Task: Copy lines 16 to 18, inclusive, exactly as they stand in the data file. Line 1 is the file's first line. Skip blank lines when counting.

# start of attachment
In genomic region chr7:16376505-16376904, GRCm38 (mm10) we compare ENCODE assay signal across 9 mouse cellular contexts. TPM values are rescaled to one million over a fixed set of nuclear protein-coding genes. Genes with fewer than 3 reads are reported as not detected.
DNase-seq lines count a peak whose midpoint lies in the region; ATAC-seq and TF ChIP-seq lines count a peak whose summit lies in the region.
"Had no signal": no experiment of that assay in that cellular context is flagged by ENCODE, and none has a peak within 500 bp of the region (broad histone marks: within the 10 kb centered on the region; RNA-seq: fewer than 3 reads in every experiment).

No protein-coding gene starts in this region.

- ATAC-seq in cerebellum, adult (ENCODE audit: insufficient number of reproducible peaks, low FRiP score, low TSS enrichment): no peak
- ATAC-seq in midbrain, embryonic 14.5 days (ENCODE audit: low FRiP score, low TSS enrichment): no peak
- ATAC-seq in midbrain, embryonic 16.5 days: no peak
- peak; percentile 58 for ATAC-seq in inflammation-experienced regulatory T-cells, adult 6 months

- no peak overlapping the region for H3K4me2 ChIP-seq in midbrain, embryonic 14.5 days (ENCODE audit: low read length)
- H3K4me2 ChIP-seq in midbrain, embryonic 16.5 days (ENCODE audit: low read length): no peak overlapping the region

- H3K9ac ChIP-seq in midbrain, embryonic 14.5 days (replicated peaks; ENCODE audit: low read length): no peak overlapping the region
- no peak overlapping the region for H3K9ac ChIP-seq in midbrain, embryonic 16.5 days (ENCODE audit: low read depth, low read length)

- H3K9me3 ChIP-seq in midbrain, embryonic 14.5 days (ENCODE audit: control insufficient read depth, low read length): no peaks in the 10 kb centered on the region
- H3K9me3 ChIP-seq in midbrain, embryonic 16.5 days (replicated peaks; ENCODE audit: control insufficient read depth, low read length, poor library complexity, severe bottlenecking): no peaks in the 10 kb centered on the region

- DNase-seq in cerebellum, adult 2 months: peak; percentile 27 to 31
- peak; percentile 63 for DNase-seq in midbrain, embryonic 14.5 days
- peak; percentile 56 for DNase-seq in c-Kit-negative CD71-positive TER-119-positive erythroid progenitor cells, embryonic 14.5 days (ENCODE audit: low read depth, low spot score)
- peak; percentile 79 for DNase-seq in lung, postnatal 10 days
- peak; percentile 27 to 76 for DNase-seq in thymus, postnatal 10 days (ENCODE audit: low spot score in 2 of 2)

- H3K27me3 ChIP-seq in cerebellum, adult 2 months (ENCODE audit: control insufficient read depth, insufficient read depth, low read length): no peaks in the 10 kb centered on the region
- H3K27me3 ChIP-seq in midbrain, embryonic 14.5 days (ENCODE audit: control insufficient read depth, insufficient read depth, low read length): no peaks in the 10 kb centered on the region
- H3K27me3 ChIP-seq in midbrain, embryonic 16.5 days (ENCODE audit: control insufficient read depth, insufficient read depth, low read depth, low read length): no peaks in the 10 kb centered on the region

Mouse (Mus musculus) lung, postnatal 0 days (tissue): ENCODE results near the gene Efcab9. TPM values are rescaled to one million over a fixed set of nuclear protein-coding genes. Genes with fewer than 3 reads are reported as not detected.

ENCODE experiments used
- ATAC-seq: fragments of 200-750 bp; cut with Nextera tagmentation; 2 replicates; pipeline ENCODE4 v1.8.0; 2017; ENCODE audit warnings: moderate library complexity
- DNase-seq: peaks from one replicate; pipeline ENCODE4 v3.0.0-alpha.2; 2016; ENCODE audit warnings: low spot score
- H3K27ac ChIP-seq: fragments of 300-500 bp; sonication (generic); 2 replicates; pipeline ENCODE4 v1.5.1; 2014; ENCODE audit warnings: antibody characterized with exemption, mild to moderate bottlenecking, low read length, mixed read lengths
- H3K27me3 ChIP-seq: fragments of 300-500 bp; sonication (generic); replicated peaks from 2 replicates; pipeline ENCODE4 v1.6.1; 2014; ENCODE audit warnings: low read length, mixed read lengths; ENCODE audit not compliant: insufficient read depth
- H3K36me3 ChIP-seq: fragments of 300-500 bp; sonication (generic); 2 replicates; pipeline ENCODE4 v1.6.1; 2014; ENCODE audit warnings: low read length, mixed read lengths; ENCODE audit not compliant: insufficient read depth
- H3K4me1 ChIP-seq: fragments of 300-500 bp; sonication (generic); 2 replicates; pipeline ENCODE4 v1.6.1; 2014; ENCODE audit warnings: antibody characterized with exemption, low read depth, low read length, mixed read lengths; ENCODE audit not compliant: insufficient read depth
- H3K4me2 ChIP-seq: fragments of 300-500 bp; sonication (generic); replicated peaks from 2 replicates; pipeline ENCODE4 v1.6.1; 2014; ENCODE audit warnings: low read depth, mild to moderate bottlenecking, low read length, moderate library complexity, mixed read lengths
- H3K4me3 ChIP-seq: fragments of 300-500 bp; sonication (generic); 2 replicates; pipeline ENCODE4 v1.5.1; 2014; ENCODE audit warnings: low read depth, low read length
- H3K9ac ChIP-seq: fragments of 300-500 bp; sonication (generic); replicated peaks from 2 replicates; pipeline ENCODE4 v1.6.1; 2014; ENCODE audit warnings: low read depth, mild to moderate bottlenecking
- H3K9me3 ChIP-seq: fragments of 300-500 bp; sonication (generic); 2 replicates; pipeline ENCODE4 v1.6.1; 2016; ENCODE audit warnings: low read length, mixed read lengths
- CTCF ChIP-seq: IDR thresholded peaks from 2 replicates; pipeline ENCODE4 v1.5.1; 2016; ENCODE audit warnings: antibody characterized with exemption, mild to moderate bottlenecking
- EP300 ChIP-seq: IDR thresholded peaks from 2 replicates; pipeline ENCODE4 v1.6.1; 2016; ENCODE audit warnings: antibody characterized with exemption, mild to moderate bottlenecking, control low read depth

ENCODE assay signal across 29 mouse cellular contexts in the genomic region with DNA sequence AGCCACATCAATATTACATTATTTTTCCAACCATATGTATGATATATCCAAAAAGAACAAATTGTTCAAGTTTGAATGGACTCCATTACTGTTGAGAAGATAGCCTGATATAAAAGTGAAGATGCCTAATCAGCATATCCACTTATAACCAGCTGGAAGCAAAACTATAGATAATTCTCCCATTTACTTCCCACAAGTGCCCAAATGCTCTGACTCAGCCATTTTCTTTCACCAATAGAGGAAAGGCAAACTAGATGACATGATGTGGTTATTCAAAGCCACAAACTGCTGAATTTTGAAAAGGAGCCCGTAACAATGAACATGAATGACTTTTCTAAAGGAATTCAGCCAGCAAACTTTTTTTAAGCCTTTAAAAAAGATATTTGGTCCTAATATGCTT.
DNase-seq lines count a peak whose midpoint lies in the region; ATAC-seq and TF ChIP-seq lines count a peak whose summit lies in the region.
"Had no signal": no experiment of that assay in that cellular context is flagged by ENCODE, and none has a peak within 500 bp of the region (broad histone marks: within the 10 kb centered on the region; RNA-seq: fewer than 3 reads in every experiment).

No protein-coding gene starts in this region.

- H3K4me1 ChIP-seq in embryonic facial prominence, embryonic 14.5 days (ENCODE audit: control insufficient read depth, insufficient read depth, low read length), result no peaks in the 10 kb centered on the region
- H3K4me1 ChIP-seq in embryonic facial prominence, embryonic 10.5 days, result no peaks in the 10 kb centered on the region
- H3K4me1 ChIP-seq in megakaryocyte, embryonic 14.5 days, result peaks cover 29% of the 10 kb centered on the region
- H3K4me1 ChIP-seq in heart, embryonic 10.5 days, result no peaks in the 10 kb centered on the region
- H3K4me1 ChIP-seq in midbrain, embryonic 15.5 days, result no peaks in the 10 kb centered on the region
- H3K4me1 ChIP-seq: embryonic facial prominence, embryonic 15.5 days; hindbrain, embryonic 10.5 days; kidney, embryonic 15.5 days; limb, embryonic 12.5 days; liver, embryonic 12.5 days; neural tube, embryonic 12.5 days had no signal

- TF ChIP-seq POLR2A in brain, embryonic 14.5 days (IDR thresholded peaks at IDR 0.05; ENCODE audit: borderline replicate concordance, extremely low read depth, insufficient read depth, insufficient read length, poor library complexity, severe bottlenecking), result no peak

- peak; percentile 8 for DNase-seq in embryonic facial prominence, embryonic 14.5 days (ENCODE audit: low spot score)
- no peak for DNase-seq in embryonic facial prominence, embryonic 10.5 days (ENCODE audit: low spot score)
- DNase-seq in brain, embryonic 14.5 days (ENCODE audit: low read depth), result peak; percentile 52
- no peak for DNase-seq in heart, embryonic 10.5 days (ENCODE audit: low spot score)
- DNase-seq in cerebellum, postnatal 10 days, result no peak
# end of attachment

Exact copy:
- peak; percentile 63 for DNase-seq in midbrain, embryonic 14.5 days
- peak; percentile 56 for DNase-seq in c-Kit-negative CD71-positive TER-119-positive erythroid progenitor cells, embryonic 14.5 days (ENCODE audit: low read depth, low spot score)
- peak; percentile 79 for DNase-seq in lung, postnatal 10 days